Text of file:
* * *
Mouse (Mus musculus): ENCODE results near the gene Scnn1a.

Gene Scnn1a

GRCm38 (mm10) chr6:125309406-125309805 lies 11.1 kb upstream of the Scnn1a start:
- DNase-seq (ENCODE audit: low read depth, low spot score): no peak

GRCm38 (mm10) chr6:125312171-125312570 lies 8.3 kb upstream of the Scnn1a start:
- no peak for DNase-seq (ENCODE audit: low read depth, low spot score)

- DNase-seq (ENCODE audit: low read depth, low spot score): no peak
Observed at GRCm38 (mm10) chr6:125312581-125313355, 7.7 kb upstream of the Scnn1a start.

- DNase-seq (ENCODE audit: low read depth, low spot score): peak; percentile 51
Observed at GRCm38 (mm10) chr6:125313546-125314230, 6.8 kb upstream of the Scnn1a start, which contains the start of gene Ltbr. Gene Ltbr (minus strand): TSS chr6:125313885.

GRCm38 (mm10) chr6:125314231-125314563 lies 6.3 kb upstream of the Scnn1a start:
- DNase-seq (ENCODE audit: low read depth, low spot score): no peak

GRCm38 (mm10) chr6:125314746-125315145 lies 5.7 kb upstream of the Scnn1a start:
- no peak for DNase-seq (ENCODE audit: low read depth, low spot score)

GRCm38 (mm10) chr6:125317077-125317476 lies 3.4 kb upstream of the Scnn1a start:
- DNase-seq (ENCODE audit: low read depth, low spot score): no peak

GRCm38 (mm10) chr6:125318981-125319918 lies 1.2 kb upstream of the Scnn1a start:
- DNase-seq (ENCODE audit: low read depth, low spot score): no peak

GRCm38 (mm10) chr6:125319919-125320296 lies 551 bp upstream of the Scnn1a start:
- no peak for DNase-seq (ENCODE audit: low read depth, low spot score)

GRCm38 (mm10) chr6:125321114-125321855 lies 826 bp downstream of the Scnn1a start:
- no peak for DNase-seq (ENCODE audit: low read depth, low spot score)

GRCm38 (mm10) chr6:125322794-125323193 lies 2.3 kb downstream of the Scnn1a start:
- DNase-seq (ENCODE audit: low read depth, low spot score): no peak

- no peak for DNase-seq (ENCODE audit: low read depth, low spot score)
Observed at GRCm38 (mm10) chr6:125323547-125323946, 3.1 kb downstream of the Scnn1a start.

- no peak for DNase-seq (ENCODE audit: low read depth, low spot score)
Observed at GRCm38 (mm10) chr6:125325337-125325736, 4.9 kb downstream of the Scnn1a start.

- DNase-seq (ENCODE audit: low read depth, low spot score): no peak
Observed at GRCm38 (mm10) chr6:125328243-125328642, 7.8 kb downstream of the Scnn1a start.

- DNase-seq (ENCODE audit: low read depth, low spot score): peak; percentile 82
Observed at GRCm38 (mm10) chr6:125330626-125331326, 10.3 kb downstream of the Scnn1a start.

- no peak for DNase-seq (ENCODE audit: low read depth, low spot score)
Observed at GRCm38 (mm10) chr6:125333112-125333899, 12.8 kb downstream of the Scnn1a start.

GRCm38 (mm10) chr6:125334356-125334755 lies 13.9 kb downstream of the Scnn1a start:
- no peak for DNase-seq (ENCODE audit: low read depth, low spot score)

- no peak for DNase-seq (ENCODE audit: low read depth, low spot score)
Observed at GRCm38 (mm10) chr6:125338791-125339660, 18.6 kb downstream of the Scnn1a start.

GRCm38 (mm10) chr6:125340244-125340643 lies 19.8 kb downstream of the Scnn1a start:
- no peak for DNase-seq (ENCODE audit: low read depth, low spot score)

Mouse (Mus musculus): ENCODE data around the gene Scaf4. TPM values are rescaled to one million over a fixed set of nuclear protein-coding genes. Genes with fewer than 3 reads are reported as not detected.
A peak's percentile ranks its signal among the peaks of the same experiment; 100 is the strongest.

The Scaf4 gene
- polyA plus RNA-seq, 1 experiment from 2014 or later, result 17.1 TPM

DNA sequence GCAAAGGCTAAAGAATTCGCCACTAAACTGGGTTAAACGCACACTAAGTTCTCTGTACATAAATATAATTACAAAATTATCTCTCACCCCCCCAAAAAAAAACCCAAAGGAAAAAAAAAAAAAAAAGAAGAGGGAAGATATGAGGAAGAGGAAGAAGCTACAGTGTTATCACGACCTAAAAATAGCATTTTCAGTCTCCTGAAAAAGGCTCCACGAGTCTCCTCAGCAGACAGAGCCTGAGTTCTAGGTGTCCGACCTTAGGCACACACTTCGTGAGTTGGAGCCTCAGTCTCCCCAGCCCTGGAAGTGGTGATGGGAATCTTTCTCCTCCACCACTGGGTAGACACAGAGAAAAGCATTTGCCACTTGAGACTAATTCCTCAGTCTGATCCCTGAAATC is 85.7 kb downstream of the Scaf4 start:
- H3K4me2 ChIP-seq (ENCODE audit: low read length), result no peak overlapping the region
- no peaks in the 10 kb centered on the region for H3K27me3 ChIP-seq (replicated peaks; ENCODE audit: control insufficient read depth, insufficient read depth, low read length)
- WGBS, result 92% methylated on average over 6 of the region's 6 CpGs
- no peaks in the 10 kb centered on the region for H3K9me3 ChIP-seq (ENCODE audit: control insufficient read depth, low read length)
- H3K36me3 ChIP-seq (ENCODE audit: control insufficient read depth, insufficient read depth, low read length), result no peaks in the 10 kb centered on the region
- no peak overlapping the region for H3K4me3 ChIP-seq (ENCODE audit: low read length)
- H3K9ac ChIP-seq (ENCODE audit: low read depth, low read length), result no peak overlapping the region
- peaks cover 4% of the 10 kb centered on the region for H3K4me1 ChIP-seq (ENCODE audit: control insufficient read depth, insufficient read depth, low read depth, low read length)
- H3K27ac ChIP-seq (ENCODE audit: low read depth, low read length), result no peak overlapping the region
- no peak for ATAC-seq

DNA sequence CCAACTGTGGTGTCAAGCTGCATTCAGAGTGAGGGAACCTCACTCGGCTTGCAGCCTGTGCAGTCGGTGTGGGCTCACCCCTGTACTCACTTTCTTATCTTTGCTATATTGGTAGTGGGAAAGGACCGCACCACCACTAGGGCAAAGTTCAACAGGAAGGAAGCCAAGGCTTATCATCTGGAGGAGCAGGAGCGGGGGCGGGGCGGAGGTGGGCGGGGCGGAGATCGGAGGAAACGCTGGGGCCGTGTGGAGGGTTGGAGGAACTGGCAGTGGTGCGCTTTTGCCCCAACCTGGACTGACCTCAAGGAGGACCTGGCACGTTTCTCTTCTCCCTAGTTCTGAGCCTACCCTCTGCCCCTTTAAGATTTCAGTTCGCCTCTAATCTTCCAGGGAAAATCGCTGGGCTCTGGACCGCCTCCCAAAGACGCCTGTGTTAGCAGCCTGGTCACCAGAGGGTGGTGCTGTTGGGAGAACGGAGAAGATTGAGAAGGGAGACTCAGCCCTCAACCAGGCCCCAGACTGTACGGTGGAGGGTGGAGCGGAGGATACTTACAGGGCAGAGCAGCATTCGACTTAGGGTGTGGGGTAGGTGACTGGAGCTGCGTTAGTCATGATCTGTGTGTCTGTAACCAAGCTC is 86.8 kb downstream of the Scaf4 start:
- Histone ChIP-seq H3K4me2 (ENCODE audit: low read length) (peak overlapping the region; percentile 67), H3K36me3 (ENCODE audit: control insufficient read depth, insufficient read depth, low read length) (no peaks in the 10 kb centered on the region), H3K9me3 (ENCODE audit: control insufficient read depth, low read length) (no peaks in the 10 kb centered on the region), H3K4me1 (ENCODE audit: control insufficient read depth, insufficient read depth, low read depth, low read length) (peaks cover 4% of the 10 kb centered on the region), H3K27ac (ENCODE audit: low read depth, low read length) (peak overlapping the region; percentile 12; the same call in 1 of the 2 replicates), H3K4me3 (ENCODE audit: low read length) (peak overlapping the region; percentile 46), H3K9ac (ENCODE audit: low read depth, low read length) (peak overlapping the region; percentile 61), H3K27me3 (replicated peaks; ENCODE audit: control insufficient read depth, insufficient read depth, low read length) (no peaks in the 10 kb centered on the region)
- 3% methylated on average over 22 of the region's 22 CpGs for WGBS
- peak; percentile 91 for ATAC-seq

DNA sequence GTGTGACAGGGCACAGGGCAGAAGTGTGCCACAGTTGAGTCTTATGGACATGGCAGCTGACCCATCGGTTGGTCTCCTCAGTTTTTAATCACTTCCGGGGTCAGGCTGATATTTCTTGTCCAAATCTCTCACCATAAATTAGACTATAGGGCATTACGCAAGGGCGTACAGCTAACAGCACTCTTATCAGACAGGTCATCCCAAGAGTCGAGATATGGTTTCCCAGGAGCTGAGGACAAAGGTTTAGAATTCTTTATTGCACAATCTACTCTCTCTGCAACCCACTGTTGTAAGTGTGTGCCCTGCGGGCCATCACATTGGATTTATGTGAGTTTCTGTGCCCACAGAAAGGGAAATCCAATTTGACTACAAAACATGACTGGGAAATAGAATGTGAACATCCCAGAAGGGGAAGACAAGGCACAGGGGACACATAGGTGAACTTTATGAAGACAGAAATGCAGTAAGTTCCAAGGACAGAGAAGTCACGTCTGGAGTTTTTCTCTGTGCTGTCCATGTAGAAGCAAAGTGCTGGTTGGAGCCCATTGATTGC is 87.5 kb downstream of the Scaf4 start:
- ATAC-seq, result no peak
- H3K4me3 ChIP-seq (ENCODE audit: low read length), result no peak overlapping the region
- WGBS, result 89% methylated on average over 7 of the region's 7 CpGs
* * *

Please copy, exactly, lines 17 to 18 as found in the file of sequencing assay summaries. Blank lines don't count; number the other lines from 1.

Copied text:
GRCm38 (mm10) chr6:125318981-125319918 lies 1.2 kb upstream of the Scnn1a start:
- DNase-seq (ENCODE audit: low read depth, low spot score): no peak